Paul W. Schleck <psch...@panix.com> wrote:
>"Adam H. Kerman" <a...@chinet.com> writes:
>>Tristan Miller <tmi...@big-8.org> wrote:

>>>This is an official communication from the Usenet Big-8 Management
>>>Board. Please note that followups are set to news.groups.

>>>In March 2021, the Board joined Open Collective Europe
>>><https://opencollective.com/europe> in order to make all of its
>>>financial activities transparent.

>>You spend, what, a few hundred bucks a year on Web hosting and related
>>stuff? Of all the issues with respect to the Bambies, the possibility of
>>embezzlement at no point entered my mind.

>Having a practical and reputable fundraising vehicle is more than just
>about transparency, and transparency is more than just protection
>against embezzlement.

Sure. Waste and abuse, too. I wasn't concerned given the amount of money
involved. It can't hurt, though.

>More money can enable the Board to do more practical, useful things
>to support Usenet.

The role of hierarchy administration is extremely limited in supporting
Usenet, and the Big 8 isn't Usenet anyway.

>Transparency can give useful feedback to the Usenet community how the
>money is being spent, and encourage volunteers to contribute their time
>and labor to pursue projects that can be accomplished with more money.

This doesn't make a lot of sense. If someone wishes to propose a
project, then he should propose it. If people it's worthwhile, they
might contribute monies to it. They can report back to donors how the
monies were spent but that's hardly the key factor in having the ability
to raise dozens of dollars.

>I'm not currently a Board member, nor do I have insight into current
>Board activities beyond what's posted to the newsgroups and in the
>meeting minutes at big-8.org. Conference travel was one thing mentioned
>in this thread, but I recall other ideas being kicked around by previous
>iterations of the Board with the caveat of "if only" (if only we had the
>volunteers, if only we had the money.) Things like:

> - Switching moderation bot accounts from retail individual accounts at
> Panix to a Board-managed and configured "colocation" or "co-lo"
> server in a data center.

I think you're talking about a virtual server on a server farm somewhere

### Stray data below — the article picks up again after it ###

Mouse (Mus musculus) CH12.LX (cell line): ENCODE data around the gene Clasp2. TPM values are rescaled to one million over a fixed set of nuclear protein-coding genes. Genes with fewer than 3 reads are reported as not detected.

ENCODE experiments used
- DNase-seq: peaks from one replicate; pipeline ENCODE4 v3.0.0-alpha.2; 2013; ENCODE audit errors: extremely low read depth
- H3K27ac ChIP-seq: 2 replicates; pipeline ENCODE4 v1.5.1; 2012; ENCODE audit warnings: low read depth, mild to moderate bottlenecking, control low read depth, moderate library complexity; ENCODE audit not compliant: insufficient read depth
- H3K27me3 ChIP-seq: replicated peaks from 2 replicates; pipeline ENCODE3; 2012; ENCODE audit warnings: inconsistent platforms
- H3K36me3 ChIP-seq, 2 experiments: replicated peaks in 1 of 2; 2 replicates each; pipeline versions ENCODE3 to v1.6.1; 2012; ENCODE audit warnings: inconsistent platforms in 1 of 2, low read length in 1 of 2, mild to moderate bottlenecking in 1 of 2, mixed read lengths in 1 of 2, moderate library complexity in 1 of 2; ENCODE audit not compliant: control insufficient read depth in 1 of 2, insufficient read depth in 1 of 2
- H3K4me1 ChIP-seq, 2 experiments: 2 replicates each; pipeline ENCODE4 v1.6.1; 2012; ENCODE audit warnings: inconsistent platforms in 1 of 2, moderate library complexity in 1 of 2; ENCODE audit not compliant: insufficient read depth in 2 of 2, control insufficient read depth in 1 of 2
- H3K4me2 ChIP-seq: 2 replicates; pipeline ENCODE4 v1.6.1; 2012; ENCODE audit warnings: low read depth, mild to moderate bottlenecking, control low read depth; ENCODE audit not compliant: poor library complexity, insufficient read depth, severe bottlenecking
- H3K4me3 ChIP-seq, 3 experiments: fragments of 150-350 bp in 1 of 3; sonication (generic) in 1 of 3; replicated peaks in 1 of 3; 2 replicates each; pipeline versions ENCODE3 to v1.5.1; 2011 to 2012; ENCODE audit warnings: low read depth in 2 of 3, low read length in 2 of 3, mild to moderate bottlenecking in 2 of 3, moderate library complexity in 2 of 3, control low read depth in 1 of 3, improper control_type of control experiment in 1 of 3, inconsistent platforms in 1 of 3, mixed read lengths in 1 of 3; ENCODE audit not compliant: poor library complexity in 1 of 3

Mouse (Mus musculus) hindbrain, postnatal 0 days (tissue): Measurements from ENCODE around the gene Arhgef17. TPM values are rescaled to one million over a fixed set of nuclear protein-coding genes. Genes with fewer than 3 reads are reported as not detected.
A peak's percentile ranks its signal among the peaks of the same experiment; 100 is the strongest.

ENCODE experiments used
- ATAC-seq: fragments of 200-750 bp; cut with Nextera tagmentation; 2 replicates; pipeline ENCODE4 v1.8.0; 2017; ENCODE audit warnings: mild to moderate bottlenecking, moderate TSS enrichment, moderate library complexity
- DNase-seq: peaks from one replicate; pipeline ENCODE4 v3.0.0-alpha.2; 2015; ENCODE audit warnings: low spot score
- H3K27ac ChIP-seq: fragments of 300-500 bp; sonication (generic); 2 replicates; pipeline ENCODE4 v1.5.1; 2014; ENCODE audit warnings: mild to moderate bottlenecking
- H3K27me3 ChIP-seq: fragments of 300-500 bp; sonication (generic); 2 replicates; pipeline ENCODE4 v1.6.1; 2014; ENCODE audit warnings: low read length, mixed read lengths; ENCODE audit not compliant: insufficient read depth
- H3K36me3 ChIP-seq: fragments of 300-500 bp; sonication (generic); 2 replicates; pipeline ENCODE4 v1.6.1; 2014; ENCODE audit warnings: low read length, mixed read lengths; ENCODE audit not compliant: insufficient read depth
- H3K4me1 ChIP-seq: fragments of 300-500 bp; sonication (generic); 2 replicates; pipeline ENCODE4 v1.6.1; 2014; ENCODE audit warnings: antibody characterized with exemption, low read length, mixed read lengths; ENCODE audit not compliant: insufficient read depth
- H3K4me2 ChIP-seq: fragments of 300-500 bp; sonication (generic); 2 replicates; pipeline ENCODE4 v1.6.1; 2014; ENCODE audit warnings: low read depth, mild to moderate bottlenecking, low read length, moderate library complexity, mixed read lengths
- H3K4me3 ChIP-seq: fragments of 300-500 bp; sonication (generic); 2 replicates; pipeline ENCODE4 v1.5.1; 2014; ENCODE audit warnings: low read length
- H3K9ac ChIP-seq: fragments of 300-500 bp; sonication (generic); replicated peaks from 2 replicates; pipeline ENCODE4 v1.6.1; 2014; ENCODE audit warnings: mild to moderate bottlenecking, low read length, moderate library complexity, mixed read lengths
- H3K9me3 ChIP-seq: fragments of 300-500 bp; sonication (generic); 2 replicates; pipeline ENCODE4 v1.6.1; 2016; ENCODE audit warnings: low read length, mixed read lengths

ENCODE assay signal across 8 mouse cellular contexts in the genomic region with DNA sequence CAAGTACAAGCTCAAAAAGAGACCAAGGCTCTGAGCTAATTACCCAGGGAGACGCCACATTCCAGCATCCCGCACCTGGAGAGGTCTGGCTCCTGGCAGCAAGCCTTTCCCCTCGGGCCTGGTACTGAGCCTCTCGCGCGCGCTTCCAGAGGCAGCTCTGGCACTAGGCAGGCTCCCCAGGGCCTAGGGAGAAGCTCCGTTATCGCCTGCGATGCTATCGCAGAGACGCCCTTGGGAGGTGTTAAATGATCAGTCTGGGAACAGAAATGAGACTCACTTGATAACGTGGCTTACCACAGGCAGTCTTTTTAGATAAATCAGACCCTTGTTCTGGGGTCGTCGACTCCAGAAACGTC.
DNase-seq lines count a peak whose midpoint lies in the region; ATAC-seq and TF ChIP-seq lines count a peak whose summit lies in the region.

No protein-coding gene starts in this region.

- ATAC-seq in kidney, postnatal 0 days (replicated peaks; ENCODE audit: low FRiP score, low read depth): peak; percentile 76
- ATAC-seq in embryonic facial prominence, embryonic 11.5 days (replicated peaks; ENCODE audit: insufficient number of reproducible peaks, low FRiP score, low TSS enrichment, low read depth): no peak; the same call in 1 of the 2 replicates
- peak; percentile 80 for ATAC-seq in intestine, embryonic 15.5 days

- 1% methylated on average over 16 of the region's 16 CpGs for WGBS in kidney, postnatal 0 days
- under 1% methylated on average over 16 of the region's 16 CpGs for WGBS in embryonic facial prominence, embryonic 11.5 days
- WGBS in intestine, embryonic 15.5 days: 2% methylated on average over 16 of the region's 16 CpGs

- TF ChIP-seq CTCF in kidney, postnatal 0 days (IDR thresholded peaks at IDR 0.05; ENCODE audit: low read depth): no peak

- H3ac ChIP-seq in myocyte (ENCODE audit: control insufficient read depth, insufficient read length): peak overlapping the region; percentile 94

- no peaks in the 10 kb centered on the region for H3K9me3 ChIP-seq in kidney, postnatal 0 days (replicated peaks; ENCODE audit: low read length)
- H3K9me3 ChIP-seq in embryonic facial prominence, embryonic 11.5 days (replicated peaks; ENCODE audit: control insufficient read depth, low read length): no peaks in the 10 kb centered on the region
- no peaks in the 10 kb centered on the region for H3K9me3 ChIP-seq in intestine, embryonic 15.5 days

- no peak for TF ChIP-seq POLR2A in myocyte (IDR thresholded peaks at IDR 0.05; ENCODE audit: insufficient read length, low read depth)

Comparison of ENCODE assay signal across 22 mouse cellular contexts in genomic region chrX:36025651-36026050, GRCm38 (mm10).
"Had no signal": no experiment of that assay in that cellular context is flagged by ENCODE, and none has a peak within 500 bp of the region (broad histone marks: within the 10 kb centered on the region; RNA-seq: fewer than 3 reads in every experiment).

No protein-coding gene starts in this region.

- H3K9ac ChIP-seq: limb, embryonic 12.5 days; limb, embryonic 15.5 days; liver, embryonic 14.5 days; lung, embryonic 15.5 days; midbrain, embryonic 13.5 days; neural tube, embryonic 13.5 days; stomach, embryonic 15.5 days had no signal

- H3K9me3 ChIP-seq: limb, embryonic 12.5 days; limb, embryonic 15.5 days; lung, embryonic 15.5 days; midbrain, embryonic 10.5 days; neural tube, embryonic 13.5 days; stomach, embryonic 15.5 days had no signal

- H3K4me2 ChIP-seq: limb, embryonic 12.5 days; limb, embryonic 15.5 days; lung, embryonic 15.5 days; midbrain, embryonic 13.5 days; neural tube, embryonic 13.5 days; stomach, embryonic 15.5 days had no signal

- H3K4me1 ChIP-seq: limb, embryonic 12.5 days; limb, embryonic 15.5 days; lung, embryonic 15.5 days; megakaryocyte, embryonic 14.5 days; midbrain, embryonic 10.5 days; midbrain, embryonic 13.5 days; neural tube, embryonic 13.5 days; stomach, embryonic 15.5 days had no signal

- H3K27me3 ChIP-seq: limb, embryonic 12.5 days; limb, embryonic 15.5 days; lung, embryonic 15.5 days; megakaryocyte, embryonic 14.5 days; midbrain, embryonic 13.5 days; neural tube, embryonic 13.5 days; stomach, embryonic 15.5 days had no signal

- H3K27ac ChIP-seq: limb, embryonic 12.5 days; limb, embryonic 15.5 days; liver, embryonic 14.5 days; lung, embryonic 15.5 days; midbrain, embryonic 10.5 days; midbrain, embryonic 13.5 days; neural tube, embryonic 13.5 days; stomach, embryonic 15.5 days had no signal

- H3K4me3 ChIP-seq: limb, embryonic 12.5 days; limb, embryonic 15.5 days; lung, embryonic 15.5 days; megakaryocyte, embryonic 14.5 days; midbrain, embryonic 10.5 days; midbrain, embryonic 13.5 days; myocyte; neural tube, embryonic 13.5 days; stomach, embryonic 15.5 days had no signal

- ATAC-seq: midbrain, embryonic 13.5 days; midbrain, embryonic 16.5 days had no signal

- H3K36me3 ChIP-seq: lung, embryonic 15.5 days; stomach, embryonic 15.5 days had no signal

that might cost hundreds of dollars in fees a year.

"Co-lo" is telephony terminology for a telephone switch physically
housing termination equipment of a CLEC. I don't see how we're talking
about any significant amount of special connectivity needed to receive
proto articles to be gated upon approval to Usenet.

Besides, panix is hardly the only option for a moderation account which
some moderators provide their own equipment for anyway.

> - There might still be value to incorporate to limit liability for
> Board members. A corporation could also carry, and afford the
> premiums for, liability insurance (it is unlikely that the Board
> would be held criminally liable for the acts of others on Usenet, but
> civil liability from libel/defamation suits was mentioned).

You had Bob Rudd as a Bambie. If that didn't trigger liability issues,
nothing would.

I'm trying to see how you could possibly raise funds to buy E&O
insurance. I predict no one at all would donate monies for this.

> - Running a robust and trained newsgroup mentoring program.

You're hysterical, Paul. You aren't serious, and if you were, it
wouldn't cost money.

>One with
> experts that could shepherd proponents through all phases of the
> newsgroup creation process, as well as assist with the challenges of
> running a newsgroup. Too many proponents got discouraged and quit
> due to challenges with having to write a properly-formatted RFD and
> respond to vexatious criticism during the proposal process.

The Bambie-required format is stupid. alt.* proposals have no
boilerplate at all. It works just great.

Too many proponents have zero interest in promoting the proposed
newsgroup. There's just no fix for that. In fact, it's a mistake to
encourage a proponent in any way who has zero interest in promoting the
proposed newsgroup. I think I've said this a few hundred times to you,
but you're not listening.

> Once
> created, many newsgroups failed due to challenges like having to
> budget expenses like moderation site hosting,

No one has proposed a group for which moderation would have solved an
actual problem in years.

> having the volunteer labor to run a newsgroup day-to-day,

Not the proponent's job.

> and building an audience with posting activity containing useful
> threads of discussion.

That's the first thing you've said that's the proponent's job. No third
party can do the proponent's job for him. If he's too lazy and too